On Thursday, the world was introduced to the fairest taekwondo judging ever.

Until 2008’s Summer Olympics, taekwondo was closer to gymnastics than boxing: Judges looked at the art of taekwondo as opposed to the science. In Beijing, taekwondo saw some of the most dramatic moments the sport had ever seen: Sarah Stevenson of Great Britain was eliminated from competition when the judges didn’t catch a game-making blow she delivered. After television replays show that she did, in fact, stick it, the judges reversed the decision and awarded her the bronze. The International Olympic Committee and the World Taekwondo Federation had their work cut out for them, though: clearly, judging by sight alone wasn’t going to cut it.

In Rio de Janeiro, taekwondo is a different, more technologically advanced, sport. Athletes strutted out onto the octagonal mat to their own pump-up song, courtesy of a standby DJ. Matches were fought with the aid of impact sensors in body and head protectors, wearing footpads lined with magnets. The footpads activated the sensors right before a blow or a kick, which alerted judges to a point.

Turkey and South Korea compete for the gold in 2012.
Turkey and South Korea compete for the gold in 2012.

“The inclusion of these resources forces the athlete to always adapt, which is very good,” said Olympian Rui Bragança of Portugal. “I started the sport at the time when technology wasn’t present, so there was a lot of doubt in the results. This has now disappeared, because human error has been eliminated. This is absolutely the path to follow.”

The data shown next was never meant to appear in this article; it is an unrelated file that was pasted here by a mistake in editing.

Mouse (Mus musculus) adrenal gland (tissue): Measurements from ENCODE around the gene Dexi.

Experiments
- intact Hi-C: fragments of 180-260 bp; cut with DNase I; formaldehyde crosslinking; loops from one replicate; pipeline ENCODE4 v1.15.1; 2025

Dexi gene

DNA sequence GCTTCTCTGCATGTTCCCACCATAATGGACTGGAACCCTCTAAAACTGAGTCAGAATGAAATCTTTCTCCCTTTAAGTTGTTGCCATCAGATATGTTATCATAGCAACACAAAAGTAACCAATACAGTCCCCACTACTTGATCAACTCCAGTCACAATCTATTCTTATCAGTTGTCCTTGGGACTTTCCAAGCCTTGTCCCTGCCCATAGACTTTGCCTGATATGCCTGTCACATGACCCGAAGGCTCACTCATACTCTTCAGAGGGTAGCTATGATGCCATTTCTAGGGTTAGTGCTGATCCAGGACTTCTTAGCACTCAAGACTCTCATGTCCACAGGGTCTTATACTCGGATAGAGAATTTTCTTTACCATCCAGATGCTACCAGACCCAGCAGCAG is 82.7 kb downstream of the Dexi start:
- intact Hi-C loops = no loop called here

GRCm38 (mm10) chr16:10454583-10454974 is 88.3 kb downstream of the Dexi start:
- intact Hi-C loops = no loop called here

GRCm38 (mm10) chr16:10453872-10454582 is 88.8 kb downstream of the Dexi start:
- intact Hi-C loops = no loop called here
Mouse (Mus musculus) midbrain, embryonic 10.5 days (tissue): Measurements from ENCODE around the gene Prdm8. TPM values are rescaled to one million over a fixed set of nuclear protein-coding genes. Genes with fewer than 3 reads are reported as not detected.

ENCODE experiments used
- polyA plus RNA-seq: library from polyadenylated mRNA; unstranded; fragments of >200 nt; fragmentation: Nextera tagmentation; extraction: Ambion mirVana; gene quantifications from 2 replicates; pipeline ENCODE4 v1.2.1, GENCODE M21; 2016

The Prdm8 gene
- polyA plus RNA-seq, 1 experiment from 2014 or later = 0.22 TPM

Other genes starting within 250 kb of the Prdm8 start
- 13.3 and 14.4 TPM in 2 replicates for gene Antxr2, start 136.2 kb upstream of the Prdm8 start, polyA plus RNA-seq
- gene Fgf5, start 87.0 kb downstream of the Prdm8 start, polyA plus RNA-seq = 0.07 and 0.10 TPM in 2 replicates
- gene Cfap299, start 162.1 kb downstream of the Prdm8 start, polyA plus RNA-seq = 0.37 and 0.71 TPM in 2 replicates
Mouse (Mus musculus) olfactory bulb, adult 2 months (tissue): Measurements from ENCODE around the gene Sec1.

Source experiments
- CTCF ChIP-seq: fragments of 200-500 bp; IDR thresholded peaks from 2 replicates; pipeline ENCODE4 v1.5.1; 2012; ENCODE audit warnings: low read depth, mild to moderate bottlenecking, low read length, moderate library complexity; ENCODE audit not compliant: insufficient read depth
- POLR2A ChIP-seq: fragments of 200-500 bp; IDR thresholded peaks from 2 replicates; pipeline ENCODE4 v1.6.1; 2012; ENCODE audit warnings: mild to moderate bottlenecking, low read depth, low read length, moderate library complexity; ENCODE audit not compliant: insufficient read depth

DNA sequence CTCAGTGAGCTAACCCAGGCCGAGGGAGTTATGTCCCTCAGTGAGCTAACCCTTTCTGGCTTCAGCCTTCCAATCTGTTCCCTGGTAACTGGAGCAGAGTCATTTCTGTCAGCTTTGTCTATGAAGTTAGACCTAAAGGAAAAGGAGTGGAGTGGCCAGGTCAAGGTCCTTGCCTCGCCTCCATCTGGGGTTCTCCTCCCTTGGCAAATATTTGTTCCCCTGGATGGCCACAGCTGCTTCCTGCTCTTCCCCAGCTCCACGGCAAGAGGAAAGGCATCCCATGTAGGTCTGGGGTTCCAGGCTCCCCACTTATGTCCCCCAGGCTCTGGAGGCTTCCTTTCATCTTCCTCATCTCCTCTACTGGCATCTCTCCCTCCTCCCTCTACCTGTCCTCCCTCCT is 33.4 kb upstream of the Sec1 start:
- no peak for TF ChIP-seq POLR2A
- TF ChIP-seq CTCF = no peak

Now every time a kick lands, the ignited sensors immediately make it known to the judges. It takes between 0.1 to 0.2 tenths of a second for a judge to receive the information into their systems. Here is a demonstration of how the electronic head gear works:

While the objective of the sport remains the same — deliver kicks and blows to the torso — it does place an emphasis on the athlete’s precision rather than strength. The upside to this is that while there is also less emphasis on showing beauty in movement, trainers have a clearer idea of how to train their athletes. Aim is key; showmanship, less so.

Want to try the tech out yourself? Then get in the ring. You’ll just have to throw down about $700 for the privilege.

Photos via Giphy, Getty Images / Laurence Griffiths

Sarah is a writer based in Brooklyn. She has previously written for The New Republic, Pacific Standard, and McSweeney's Internet Tendency. She likes cheese especially when paired with a full-bodied joke.